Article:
Peter Dazeley/Getty Images More than 79 million adults are obese in the U.S., according to the Centers for Disease Control and Prevention Blame your dad for being fat. Obese men carry sperm with modified genes that can be passed on to their young — predisposing them to trouble with weight gain, according to a study published Thursday. Researchers in Denmark found “epigenetic marks” — or heritable changes in genetic material — in the sperm cells of obese men, suggesting that children can derive obesity-related traits from overweight fathers. “Men need to consider what they put in their bodies and how they live their life as it may have an impact on sperm development and consequently offspring health,” said Dr. Sarah Kimmins, Associate Director at the McGill Centre for the Study of Reproduct
Maximkostenko/Getty Images/iStockphoto An Australian study found that people who live alone eat less fresh food. If you live alone, you probably eat like crap, according to a new study. Researchers in Australia found that people in solitary existences tend to cook less and eat less fresh food. "People who live alone have a lower diversity of food intake and a lower consumption of ... fruits and vegetables and fish," said Katherine Hanna, one of the co-authors of the Queensland University of Technology study. Hanna said a number of factors — including loneliness — could be responsible. "Economic factors also explain lower consumption of foods like fruits and vegetables and fish,” which are more expensive, she said. Other possibilities include lack of motivation to cook and lack of encourage
Sam Ryley/Getty Images/iStockphoto A CDC study found that drinking too much costs the U.S. economy around $ 249 billion a year. Glug-glug-glug — that’s the sound of America drinking away $ 249 billion a year. A study, released this week by the Centers for Disease Control and Prevention, found that excessive drinking — mostly binge-drinking — cost the U.S. $ 249 billion in crime, health care costs and lost productivity in 2010. The study breaks down the cost by state, and California comes out in the lead at $ 35 billion. At close to $ 19 billion Texas is next, followed by New York with $ 16 billion. In cost per capita, D.C. leads the pack, followed by Alaska, New Mexico, Wyoming and Colorado. Overall, the numbers represent a sizable increase of more than $ 20 billion since the last s
People who donate to charity tend to be healthier and happier than those who don’t, the study said. Giving to others not only makes us happier but can help lower our blood pressure, while humans are most miserable in their forties for deeply rooted biological reasons, researchers told a conference in London on Thursday. Experts from Britain and Canada were debating the latest research on happiness and altruism, as part of a conference on "nudging" — using psychological insights into human behavior to get people to make good decisions. Happiness is highly subjective, and cultures have very different conceptions of what it means, making it difficult to study and measure — but an increasing number of organizations think it is an important subject to focus on. The United Nations uses a Human D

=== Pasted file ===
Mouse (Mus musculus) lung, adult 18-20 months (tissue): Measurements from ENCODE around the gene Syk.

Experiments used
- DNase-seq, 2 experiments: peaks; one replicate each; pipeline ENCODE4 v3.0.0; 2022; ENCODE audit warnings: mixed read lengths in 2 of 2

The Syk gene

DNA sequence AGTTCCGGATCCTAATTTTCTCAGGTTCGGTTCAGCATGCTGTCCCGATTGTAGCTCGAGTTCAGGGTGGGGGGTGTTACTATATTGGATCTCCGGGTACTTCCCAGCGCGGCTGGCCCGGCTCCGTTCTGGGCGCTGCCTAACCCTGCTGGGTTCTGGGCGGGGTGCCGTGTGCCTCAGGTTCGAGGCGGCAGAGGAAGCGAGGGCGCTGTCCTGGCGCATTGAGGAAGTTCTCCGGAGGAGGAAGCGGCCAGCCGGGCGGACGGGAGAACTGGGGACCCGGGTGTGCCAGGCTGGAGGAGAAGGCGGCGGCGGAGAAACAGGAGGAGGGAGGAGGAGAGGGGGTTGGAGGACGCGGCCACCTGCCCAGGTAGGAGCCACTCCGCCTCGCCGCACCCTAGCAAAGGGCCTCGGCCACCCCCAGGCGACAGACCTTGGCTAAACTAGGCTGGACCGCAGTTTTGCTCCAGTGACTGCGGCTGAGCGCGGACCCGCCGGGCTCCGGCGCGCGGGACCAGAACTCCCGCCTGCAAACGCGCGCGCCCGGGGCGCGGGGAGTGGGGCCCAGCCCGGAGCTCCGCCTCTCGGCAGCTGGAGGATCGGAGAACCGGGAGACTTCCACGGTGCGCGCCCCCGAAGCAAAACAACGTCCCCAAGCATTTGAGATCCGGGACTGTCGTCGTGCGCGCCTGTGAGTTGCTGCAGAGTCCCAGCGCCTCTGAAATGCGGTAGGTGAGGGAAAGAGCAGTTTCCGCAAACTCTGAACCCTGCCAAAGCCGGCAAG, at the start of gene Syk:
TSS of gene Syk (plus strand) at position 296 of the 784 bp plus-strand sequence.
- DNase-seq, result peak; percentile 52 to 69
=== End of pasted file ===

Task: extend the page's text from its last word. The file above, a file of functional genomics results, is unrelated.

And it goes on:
Vladimir Demin/Shutterstock Goth kids were more likely to be depressed and harm themselves, the study said. Teenagers who identify as "goths," a subculture known for its members' black clothes and makeup, have a three times higher risk of depression than non-goth peers, researchers said Friday. But they could not be sure whether it was a case of depression leading kids to join this particular subgroup, or being caused by it. "Our study does not show that being a goth causes depression or self-harm, but rather that some young goths are more vulnerable to developing these conditions," said the study's lead author Lucy Bowes from the University of Oxford. In a years-long study of over 2,300 British teens, Bowes and a team found that 15-year-olds who identified very strongly with the goth subc...
Ingram Publishing/Getty Images/Ingram Publishing Symptom checkers typically missed the severity of the situation in one of every five cases requiring emergency treatment. Online symptom checkers often misdiagnose patients’ problems, often encouraging people to seek care for minor issues that don’t need immediate attention and other times incorrectly telling people with true emergencies that treatment can wait, a U.K. study suggests. Researchers tested 23 online and mobile apps used by millions of people trying to find out if their symptoms are serious and what might make them feel better. The apps were imperfect at best, offering the correct diagnosis on the first try only about a third of the time. For triage — assessing the urgency of the problem — the apps were too cautious in situation